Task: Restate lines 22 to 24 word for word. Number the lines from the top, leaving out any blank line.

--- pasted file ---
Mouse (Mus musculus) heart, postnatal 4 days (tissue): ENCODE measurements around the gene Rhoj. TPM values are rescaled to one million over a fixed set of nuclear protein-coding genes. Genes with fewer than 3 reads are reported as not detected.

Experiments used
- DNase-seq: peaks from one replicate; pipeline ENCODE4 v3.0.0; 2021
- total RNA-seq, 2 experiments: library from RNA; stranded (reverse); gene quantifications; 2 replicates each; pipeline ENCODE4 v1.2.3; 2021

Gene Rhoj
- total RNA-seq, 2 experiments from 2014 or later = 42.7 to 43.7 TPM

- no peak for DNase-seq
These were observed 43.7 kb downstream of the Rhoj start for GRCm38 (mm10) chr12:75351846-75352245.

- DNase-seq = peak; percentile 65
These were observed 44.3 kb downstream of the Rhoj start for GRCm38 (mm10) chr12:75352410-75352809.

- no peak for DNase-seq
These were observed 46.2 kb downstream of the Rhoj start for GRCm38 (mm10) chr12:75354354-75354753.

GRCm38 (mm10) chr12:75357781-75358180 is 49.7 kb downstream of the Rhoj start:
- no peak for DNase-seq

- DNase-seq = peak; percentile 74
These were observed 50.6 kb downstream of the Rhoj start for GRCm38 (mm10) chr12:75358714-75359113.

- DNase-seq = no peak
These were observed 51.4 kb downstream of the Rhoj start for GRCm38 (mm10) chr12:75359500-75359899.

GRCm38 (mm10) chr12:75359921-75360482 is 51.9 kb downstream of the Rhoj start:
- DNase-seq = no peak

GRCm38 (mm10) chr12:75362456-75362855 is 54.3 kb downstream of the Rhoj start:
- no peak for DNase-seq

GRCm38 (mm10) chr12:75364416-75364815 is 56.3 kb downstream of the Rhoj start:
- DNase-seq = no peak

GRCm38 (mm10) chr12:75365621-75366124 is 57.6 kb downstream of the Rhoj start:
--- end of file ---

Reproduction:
- no peak for DNase-seq

GRCm38 (mm10) chr12:75364416-75364815 is 56.3 kb downstream of the Rhoj start:
- DNase-seq = no peak